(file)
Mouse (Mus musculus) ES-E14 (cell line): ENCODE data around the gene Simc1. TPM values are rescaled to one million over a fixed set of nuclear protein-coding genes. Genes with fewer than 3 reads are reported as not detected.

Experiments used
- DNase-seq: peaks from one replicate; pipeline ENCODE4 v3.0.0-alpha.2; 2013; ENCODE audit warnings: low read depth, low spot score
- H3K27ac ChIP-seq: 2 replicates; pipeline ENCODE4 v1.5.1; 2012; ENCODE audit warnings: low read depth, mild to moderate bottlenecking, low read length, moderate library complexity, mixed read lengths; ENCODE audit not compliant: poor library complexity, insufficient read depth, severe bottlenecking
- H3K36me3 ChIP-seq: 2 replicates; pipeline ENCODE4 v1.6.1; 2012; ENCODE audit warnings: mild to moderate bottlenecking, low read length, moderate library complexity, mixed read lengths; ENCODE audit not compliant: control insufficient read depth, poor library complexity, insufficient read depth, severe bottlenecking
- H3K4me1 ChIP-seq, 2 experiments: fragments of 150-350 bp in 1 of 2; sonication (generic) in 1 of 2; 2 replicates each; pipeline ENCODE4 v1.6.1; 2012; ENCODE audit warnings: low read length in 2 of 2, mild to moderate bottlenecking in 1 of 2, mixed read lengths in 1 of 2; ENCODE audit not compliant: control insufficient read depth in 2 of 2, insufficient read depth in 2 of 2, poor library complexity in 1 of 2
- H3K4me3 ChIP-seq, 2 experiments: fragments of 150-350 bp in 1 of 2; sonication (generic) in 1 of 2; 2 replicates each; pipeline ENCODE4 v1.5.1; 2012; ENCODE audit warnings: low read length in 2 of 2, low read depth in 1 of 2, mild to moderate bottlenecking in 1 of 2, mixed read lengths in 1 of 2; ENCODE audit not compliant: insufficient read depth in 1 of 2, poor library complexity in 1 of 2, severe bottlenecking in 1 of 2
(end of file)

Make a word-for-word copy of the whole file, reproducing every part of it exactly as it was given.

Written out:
Mouse (Mus musculus) ES-E14 (cell line): ENCODE data around the gene Simc1. TPM values are rescaled to one million over a fixed set of nuclear protein-coding genes. Genes with fewer than 3 reads are reported as not detected.

Experiments used
- DNase-seq: peaks from one replicate; pipeline ENCODE4 v3.0.0-alpha.2; 2013; ENCODE audit warnings: low read depth, low spot score
- H3K27ac ChIP-seq: 2 replicates; pipeline ENCODE4 v1.5.1; 2012; ENCODE audit warnings: low read depth, mild to moderate bottlenecking, low read length, moderate library complexity, mixed read lengths; ENCODE audit not compliant: poor library complexity, insufficient read depth, severe bottlenecking
- H3K36me3 ChIP-seq: 2 replicates; pipeline ENCODE4 v1.6.1; 2012; ENCODE audit warnings: mild to moderate bottlenecking, low read length, moderate library complexity, mixed read lengths; ENCODE audit not compliant: control insufficient read depth, poor library complexity, insufficient read depth, severe bottlenecking
- H3K4me1 ChIP-seq, 2 experiments: fragments of 150-350 bp in 1 of 2; sonication (generic) in 1 of 2; 2 replicates each; pipeline ENCODE4 v1.6.1; 2012; ENCODE audit warnings: low read length in 2 of 2, mild to moderate bottlenecking in 1 of 2, mixed read lengths in 1 of 2; ENCODE audit not compliant: control insufficient read depth in 2 of 2, insufficient read depth in 2 of 2, poor library complexity in 1 of 2
- H3K4me3 ChIP-seq, 2 experiments: fragments of 150-350 bp in 1 of 2; sonication (generic) in 1 of 2; 2 replicates each; pipeline ENCODE4 v1.5.1; 2012; ENCODE audit warnings: low read length in 2 of 2, low read depth in 1 of 2, mild to moderate bottlenecking in 1 of 2, mixed read lengths in 1 of 2; ENCODE audit not compliant: insufficient read depth in 1 of 2, poor library complexity in 1 of 2, severe bottlenecking in 1 of 2